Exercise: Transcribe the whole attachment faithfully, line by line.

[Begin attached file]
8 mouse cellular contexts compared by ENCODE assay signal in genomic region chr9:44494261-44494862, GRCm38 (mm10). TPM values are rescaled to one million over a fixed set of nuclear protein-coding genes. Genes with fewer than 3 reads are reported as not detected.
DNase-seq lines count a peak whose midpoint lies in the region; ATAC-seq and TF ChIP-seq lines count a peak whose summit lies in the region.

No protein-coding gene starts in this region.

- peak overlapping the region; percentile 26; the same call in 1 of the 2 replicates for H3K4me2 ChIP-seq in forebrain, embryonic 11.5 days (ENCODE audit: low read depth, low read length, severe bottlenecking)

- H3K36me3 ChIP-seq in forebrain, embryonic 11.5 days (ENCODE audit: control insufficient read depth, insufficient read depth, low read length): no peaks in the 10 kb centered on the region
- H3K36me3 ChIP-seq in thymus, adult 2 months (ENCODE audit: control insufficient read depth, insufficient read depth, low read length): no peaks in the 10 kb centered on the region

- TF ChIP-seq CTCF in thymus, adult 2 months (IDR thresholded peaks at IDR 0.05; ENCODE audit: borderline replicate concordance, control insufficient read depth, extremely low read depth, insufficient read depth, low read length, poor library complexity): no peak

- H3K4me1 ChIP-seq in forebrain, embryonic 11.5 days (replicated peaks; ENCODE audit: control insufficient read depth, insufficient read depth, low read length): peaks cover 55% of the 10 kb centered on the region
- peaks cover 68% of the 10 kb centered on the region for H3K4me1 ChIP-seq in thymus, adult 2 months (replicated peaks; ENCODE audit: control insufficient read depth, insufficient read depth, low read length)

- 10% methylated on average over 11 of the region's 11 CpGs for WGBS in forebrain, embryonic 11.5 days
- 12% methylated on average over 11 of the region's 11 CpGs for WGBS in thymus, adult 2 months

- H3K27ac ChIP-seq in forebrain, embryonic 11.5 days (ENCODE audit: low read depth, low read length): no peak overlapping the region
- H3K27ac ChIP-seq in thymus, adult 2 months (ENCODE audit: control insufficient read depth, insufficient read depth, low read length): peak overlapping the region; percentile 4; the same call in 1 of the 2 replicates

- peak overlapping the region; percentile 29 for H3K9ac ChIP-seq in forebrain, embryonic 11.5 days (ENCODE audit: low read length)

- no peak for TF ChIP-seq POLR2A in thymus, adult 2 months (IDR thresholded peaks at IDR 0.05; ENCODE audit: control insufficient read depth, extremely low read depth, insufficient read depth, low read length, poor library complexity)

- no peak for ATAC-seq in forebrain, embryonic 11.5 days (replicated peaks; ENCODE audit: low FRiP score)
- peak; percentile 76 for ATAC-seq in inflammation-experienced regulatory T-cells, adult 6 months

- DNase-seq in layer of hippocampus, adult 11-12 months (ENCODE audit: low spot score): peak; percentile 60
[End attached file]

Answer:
8 mouse cellular contexts compared by ENCODE assay signal in genomic region chr9:44494261-44494862, GRCm38 (mm10). TPM values are rescaled to one million over a fixed set of nuclear protein-coding genes. Genes with fewer than 3 reads are reported as not detected.
DNase-seq lines count a peak whose midpoint lies in the region; ATAC-seq and TF ChIP-seq lines count a peak whose summit lies in the region.

No protein-coding gene starts in this region.

- peak overlapping the region; percentile 26; the same call in 1 of the 2 replicates for H3K4me2 ChIP-seq in forebrain, embryonic 11.5 days (ENCODE audit: low read depth, low read length, severe bottlenecking)

- H3K36me3 ChIP-seq in forebrain, embryonic 11.5 days (ENCODE audit: control insufficient read depth, insufficient read depth, low read length): no peaks in the 10 kb centered on the region
- H3K36me3 ChIP-seq in thymus, adult 2 months (ENCODE audit: control insufficient read depth, insufficient read depth, low read length): no peaks in the 10 kb centered on the region

- TF ChIP-seq CTCF in thymus, adult 2 months (IDR thresholded peaks at IDR 0.05; ENCODE audit: borderline replicate concordance, control insufficient read depth, extremely low read depth, insufficient read depth, low read length, poor library complexity): no peak

- H3K4me1 ChIP-seq in forebrain, embryonic 11.5 days (replicated peaks; ENCODE audit: control insufficient read depth, insufficient read depth, low read length): peaks cover 55% of the 10 kb centered on the region
- peaks cover 68% of the 10 kb centered on the region for H3K4me1 ChIP-seq in thymus, adult 2 months (replicated peaks; ENCODE audit: control insufficient read depth, insufficient read depth, low read length)

- 10% methylated on average over 11 of the region's 11 CpGs for WGBS in forebrain, embryonic 11.5 days
- 12% methylated on average over 11 of the region's 11 CpGs for WGBS in thymus, adult 2 months

- H3K27ac ChIP-seq in forebrain, embryonic 11.5 days (ENCODE audit: low read depth, low read length): no peak overlapping the region
- H3K27ac ChIP-seq in thymus, adult 2 months (ENCODE audit: control insufficient read depth, insufficient read depth, low read length): peak overlapping the region; percentile 4; the same call in 1 of the 2 replicates

- peak overlapping the region; percentile 29 for H3K9ac ChIP-seq in forebrain, embryonic 11.5 days (ENCODE audit: low read length)

- no peak for TF ChIP-seq POLR2A in thymus, adult 2 months (IDR thresholded peaks at IDR 0.05; ENCODE audit: control insufficient read depth, extremely low read depth, insufficient read depth, low read length, poor library complexity)

- no peak for ATAC-seq in forebrain, embryonic 11.5 days (replicated peaks; ENCODE audit: low FRiP score)
- peak; percentile 76 for ATAC-seq in inflammation-experienced regulatory T-cells, adult 6 months

- DNase-seq in layer of hippocampus, adult 11-12 months (ENCODE audit: low spot score): peak; percentile 60